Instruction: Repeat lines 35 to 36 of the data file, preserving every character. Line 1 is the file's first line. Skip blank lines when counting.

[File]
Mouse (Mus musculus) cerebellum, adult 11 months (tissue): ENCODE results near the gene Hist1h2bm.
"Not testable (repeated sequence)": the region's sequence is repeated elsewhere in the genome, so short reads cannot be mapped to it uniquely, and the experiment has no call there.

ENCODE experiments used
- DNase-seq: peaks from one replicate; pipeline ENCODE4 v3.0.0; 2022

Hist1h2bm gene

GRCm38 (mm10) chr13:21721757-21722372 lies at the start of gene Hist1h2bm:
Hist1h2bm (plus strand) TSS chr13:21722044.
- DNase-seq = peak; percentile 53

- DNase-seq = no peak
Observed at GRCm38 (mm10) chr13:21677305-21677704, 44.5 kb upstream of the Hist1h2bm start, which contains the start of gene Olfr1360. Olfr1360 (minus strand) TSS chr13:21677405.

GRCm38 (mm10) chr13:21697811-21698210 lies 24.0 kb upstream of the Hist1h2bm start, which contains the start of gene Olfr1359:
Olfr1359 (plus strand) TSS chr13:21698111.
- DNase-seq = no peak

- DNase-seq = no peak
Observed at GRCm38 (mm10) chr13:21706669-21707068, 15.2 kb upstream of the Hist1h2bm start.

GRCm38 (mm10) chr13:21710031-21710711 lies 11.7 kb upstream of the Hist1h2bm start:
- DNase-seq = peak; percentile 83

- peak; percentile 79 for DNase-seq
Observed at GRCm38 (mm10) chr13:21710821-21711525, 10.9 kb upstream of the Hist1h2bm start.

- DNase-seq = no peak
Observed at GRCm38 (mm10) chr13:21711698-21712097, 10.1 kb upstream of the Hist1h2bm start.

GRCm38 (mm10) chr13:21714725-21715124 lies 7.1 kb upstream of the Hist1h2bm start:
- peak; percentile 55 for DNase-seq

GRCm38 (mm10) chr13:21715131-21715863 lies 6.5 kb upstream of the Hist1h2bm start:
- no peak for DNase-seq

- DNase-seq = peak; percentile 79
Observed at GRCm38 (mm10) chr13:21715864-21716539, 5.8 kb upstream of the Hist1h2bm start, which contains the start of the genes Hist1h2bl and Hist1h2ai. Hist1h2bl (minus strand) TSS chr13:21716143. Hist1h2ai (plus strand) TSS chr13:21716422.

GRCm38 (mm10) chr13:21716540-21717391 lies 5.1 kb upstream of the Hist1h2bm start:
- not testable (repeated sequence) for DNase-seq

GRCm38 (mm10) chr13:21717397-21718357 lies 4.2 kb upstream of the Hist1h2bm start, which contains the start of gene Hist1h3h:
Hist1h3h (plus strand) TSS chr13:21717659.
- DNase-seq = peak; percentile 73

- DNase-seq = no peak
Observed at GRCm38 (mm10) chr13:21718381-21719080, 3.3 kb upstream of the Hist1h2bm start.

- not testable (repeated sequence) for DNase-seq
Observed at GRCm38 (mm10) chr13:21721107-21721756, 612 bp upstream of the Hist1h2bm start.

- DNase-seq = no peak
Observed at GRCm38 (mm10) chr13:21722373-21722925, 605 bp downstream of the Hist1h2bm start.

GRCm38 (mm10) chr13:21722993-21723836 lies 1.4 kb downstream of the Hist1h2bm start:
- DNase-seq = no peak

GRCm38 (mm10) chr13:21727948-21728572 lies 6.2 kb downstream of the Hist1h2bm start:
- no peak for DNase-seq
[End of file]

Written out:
- not testable (repeated sequence) for DNase-seq
Observed at GRCm38 (mm10) chr13:21721107-21721756, 612 bp upstream of the Hist1h2bm start.